Opinion: A modest education reform that could save Connecticut taxpayers billions

Because the amount of an educations savings account can be far less than a school district’s per-pupil cost, ESAs have the potential to be a financial plus for states like Connecticut, where the public school per-pupil cost for Hartford students is almost seven times that of a typical K-8 parochial school tuition in the same area, such as the Watkinson School.

Editor’s note: This commentary from Lewis M. Andrews, chair of the Children’s Educational Opportunity Foundation of Connecticut, appeared Saturday on the New Haven Register.

A recently released school reform study in New York promises timely fiscal as well as educational benefits, and not just for the Empire State. Some quick background helps us appreciate the study’s important implications for Connecticut.

In 2011, Arizona became the first state to adopt what is called an education savings account, or ESA, policy. ESA plans provide parents who believe their child is not adequately served by the local public school with an annual budget which can be spent on a variety of accredited options — not just traditional private or parochial schools, but tutoring, online academies, special needs services, micro schools and so on.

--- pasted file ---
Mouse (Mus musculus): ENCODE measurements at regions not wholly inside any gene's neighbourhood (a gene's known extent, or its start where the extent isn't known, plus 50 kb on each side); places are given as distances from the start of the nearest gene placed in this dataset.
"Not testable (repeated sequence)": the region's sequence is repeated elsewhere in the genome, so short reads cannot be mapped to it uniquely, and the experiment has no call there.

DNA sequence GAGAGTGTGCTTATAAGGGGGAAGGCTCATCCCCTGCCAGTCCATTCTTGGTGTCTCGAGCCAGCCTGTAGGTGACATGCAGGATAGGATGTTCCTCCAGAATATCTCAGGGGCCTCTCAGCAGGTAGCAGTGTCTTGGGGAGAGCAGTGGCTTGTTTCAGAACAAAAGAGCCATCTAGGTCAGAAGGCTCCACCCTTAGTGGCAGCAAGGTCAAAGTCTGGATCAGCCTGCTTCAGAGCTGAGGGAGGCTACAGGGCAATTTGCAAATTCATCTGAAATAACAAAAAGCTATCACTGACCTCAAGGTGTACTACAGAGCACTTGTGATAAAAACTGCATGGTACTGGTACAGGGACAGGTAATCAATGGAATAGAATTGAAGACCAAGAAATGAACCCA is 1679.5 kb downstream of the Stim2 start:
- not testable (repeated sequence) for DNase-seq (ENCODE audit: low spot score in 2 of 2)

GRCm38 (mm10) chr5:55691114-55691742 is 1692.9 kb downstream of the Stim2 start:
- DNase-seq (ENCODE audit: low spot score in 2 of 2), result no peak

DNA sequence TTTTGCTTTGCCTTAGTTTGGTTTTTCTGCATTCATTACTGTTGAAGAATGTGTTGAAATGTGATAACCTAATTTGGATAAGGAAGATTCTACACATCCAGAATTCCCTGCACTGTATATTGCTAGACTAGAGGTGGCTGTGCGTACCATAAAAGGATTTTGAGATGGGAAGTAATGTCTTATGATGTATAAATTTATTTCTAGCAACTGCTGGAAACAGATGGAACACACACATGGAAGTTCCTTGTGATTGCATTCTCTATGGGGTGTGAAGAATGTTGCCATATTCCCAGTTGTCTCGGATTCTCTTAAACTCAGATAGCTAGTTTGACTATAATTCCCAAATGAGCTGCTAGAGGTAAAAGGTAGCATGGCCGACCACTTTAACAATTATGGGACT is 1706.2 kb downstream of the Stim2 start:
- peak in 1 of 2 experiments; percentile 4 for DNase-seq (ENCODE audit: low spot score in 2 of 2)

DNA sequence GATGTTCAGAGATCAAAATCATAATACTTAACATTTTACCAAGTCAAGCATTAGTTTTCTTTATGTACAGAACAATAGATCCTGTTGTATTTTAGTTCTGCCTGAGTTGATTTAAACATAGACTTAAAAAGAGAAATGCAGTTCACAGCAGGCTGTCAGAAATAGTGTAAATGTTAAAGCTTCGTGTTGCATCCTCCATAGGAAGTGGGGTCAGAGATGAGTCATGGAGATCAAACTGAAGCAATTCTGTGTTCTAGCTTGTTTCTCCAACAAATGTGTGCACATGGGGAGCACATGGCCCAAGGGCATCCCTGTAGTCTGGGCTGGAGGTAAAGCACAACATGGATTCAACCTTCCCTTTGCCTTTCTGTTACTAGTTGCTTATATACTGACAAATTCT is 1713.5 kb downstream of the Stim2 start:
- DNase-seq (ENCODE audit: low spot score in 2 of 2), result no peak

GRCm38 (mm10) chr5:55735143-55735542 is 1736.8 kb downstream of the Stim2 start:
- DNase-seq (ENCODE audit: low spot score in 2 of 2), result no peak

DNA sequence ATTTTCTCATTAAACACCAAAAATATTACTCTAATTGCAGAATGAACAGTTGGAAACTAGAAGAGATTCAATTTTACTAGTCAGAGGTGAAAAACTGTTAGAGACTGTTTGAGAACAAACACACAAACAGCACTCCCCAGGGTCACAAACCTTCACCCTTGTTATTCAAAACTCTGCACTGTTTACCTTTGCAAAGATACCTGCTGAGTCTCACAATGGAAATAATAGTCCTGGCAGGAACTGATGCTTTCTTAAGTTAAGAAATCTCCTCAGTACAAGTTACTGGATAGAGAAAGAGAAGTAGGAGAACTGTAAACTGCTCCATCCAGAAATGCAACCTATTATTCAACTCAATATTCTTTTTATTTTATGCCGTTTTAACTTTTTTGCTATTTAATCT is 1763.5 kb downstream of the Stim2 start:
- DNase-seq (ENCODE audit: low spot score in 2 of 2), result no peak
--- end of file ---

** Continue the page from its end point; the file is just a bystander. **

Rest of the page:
In the years since, Florida, Indiana, Kentucky, Mississippi, Missouri, Nevada, New Hampshire, North Carolina, Tennessee, and West Virginia have all followed Arizona’s lead with similar programs.

A legal challenge from the local teacher union has kept the Nevada plan in litigation limbo, but grateful parents in the other states have been using ESAs to school their children at home or in small groups during the COVID-19 pandemic.

ESAs were originally designed as an instructional reform, to give K-12 children more learning options. But because the amount of an education savings account can be far less than a school district’s per-pupil cost, ESAs have always had the potential to be a financial plus, as well.

Consider, for example, the situation in Hartford, where the public school per-pupil cost is almost seven times that of a typical K-8 parochial school tuition in the same area. The intriguing question in a fiscally troubled state like Connecticut is how much a statewide ESA policy might save all taxpayers.

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